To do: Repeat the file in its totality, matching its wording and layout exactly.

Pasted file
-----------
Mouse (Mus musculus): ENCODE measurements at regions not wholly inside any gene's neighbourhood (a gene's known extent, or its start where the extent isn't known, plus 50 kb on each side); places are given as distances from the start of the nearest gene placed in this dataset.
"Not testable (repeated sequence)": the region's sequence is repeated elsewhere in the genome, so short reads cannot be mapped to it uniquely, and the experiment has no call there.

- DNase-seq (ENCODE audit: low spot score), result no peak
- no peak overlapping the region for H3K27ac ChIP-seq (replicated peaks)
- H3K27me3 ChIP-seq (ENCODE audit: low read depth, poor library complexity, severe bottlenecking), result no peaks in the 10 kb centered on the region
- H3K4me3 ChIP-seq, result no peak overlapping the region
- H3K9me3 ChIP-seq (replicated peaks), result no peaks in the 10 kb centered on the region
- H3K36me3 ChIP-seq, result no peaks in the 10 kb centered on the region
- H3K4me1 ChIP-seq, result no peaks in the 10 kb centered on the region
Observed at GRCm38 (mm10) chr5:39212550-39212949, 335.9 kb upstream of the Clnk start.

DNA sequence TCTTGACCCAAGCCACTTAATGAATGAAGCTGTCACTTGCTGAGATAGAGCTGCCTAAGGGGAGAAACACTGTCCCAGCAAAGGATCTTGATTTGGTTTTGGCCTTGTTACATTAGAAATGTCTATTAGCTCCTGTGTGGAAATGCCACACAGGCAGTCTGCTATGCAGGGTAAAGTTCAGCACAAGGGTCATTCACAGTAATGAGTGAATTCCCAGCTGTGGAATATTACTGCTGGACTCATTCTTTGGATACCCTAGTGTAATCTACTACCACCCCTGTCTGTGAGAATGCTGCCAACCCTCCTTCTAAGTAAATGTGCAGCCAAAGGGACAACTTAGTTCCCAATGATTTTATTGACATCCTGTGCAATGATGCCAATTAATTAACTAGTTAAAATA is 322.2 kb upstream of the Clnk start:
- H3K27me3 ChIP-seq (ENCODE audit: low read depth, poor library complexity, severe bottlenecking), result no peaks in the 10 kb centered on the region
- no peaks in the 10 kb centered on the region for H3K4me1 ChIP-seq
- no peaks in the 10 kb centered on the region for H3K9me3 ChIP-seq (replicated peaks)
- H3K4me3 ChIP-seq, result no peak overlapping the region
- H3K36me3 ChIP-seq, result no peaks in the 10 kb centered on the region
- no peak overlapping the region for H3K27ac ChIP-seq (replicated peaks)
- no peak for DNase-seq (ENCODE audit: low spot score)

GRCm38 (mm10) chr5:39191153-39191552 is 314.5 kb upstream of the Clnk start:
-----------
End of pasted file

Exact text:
Mouse (Mus musculus): ENCODE measurements at regions not wholly inside any gene's neighbourhood (a gene's known extent, or its start where the extent isn't known, plus 50 kb on each side); places are given as distances from the start of the nearest gene placed in this dataset.
"Not testable (repeated sequence)": the region's sequence is repeated elsewhere in the genome, so short reads cannot be mapped to it uniquely, and the experiment has no call there.

- DNase-seq (ENCODE audit: low spot score), result no peak
- no peak overlapping the region for H3K27ac ChIP-seq (replicated peaks)
- H3K27me3 ChIP-seq (ENCODE audit: low read depth, poor library complexity, severe bottlenecking), result no peaks in the 10 kb centered on the region
- H3K4me3 ChIP-seq, result no peak overlapping the region
- H3K9me3 ChIP-seq (replicated peaks), result no peaks in the 10 kb centered on the region
- H3K36me3 ChIP-seq, result no peaks in the 10 kb centered on the region
- H3K4me1 ChIP-seq, result no peaks in the 10 kb centered on the region
Observed at GRCm38 (mm10) chr5:39212550-39212949, 335.9 kb upstream of the Clnk start.

DNA sequence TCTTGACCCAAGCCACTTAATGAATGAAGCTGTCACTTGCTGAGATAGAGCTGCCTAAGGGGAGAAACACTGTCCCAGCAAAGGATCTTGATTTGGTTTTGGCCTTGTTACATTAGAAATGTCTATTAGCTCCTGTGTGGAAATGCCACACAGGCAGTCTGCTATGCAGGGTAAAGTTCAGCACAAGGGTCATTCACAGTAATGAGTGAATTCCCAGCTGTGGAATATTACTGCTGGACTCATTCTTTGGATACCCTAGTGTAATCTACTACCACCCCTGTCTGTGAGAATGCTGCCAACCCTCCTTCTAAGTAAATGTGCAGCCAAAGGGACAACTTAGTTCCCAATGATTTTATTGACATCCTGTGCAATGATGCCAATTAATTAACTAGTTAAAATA is 322.2 kb upstream of the Clnk start:
- H3K27me3 ChIP-seq (ENCODE audit: low read depth, poor library complexity, severe bottlenecking), result no peaks in the 10 kb centered on the region
- no peaks in the 10 kb centered on the region for H3K4me1 ChIP-seq
- no peaks in the 10 kb centered on the region for H3K9me3 ChIP-seq (replicated peaks)
- H3K4me3 ChIP-seq, result no peak overlapping the region
- H3K36me3 ChIP-seq, result no peaks in the 10 kb centered on the region
- no peak overlapping the region for H3K27ac ChIP-seq (replicated peaks)
- no peak for DNase-seq (ENCODE audit: low spot score)

GRCm38 (mm10) chr5:39191153-39191552 is 314.5 kb upstream of the Clnk start: